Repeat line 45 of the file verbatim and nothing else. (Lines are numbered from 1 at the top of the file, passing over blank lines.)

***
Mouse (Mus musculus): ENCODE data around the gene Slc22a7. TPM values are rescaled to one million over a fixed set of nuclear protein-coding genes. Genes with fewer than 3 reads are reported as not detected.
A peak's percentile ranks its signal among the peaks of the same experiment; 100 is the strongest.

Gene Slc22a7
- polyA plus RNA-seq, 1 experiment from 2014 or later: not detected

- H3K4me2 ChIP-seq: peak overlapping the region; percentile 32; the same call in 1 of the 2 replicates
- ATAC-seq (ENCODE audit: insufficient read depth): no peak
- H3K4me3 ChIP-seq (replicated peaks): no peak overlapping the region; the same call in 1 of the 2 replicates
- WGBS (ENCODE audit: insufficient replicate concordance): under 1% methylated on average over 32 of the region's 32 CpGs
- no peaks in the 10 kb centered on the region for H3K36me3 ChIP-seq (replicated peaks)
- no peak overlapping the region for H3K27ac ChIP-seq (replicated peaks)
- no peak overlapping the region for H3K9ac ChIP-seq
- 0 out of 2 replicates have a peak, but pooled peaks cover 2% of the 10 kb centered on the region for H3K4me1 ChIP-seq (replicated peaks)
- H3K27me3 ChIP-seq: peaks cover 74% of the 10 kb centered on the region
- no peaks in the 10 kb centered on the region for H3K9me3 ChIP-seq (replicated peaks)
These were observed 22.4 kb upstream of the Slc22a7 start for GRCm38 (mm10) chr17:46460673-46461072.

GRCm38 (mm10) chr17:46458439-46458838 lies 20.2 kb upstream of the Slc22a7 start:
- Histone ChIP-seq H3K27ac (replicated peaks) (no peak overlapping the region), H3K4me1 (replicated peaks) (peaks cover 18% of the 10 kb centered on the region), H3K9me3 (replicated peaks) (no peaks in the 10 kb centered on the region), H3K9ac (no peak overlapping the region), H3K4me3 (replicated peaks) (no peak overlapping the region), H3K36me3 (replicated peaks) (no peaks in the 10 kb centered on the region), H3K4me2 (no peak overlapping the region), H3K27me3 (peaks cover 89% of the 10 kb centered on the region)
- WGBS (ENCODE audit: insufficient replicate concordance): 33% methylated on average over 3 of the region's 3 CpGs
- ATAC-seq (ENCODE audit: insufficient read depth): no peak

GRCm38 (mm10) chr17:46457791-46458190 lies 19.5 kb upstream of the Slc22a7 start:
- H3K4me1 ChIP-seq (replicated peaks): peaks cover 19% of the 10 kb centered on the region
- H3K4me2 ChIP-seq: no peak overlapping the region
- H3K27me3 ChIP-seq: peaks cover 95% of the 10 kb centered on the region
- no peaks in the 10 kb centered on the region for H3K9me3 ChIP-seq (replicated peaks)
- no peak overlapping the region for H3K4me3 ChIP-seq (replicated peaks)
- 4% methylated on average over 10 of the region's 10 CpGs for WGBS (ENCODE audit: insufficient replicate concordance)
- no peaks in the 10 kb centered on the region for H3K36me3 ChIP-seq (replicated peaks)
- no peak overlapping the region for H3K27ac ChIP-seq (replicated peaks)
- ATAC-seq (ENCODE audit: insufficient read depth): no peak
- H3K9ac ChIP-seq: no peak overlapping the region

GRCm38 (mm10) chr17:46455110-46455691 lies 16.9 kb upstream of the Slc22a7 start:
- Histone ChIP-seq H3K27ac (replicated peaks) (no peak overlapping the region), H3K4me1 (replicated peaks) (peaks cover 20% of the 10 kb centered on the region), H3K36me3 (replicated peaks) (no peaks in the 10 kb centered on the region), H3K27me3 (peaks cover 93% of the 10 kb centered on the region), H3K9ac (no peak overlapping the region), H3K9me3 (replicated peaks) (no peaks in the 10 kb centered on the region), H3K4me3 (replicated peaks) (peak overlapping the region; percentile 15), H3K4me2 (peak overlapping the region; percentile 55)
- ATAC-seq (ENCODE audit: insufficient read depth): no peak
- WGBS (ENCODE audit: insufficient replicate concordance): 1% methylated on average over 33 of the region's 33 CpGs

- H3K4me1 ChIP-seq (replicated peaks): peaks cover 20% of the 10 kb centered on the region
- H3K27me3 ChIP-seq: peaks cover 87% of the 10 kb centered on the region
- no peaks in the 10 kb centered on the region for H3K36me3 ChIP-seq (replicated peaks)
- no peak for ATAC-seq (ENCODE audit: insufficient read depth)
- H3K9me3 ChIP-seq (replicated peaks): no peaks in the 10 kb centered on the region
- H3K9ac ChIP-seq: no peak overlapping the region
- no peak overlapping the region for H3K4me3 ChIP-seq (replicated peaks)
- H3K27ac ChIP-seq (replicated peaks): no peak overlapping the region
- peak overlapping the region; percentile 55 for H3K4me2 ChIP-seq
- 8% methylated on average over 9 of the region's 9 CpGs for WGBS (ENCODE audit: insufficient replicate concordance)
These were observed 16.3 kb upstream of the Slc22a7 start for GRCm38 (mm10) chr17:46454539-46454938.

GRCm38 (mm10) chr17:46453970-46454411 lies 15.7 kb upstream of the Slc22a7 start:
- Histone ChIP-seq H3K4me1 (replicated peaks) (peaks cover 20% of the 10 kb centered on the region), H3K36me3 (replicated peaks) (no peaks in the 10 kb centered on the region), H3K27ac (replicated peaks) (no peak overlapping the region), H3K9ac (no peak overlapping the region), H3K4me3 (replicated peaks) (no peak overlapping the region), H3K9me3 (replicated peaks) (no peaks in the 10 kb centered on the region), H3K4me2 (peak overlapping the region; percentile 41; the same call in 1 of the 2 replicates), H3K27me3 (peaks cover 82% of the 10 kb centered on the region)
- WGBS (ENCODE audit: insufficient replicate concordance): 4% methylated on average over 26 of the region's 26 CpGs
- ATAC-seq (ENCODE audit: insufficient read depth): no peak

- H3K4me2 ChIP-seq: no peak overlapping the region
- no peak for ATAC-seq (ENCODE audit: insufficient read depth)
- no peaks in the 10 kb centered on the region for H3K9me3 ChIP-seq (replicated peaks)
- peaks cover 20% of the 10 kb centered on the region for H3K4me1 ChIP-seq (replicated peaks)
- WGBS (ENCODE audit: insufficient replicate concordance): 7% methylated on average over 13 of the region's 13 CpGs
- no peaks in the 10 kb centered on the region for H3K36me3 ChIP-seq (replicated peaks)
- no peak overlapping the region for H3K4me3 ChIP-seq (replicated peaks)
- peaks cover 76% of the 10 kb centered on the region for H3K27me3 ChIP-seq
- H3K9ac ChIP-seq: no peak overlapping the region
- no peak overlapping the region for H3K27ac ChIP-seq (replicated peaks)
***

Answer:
These were observed 16.3 kb upstream of the Slc22a7 start for GRCm38 (mm10) chr17:46454539-46454938.